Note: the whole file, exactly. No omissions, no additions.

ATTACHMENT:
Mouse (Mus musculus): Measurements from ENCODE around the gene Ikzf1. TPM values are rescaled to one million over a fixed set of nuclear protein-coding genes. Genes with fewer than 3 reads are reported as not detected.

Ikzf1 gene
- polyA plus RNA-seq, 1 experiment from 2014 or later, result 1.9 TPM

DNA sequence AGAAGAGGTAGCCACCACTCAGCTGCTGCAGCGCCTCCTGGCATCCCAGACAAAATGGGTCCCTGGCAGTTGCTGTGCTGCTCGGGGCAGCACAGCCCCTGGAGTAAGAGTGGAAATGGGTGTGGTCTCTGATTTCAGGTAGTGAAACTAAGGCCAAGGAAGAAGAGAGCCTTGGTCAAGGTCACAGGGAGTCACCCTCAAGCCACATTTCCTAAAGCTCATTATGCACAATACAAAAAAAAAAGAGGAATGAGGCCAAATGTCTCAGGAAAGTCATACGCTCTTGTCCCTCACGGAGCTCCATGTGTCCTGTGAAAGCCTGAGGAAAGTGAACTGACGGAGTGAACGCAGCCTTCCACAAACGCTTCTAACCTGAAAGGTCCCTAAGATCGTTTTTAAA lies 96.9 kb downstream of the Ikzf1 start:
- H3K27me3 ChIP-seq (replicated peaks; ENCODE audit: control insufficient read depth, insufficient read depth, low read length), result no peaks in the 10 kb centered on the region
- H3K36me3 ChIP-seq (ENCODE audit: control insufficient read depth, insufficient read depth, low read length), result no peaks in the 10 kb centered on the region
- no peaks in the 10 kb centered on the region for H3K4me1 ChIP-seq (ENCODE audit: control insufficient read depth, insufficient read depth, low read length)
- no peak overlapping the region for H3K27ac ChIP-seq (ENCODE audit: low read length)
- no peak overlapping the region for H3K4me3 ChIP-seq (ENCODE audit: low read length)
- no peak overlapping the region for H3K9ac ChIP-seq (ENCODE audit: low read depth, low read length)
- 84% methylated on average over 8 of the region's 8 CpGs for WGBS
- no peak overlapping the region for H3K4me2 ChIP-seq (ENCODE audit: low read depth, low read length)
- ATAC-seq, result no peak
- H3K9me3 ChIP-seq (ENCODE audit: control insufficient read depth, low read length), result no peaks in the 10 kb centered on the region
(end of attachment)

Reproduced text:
Mouse (Mus musculus): Measurements from ENCODE around the gene Ikzf1. TPM values are rescaled to one million over a fixed set of nuclear protein-coding genes. Genes with fewer than 3 reads are reported as not detected.

Ikzf1 gene
- polyA plus RNA-seq, 1 experiment from 2014 or later, result 1.9 TPM

DNA sequence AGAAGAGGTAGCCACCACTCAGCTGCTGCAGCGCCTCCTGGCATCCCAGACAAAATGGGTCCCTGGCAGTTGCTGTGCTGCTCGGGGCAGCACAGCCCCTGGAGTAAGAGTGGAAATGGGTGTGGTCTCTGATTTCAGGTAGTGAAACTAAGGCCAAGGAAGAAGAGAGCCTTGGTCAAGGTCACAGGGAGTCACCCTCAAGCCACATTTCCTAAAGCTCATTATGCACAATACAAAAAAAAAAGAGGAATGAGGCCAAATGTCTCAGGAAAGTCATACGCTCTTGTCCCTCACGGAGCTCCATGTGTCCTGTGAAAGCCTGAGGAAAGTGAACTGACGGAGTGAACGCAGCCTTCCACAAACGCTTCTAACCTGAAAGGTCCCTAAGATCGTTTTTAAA lies 96.9 kb downstream of the Ikzf1 start:
- H3K27me3 ChIP-seq (replicated peaks; ENCODE audit: control insufficient read depth, insufficient read depth, low read length), result no peaks in the 10 kb centered on the region
- H3K36me3 ChIP-seq (ENCODE audit: control insufficient read depth, insufficient read depth, low read length), result no peaks in the 10 kb centered on the region
- no peaks in the 10 kb centered on the region for H3K4me1 ChIP-seq (ENCODE audit: control insufficient read depth, insufficient read depth, low read length)
- no peak overlapping the region for H3K27ac ChIP-seq (ENCODE audit: low read length)
- no peak overlapping the region for H3K4me3 ChIP-seq (ENCODE audit: low read length)
- no peak overlapping the region for H3K9ac ChIP-seq (ENCODE audit: low read depth, low read length)
- 84% methylated on average over 8 of the region's 8 CpGs for WGBS
- no peak overlapping the region for H3K4me2 ChIP-seq (ENCODE audit: low read depth, low read length)
- ATAC-seq, result no peak
- H3K9me3 ChIP-seq (ENCODE audit: control insufficient read depth, low read length), result no peaks in the 10 kb centered on the region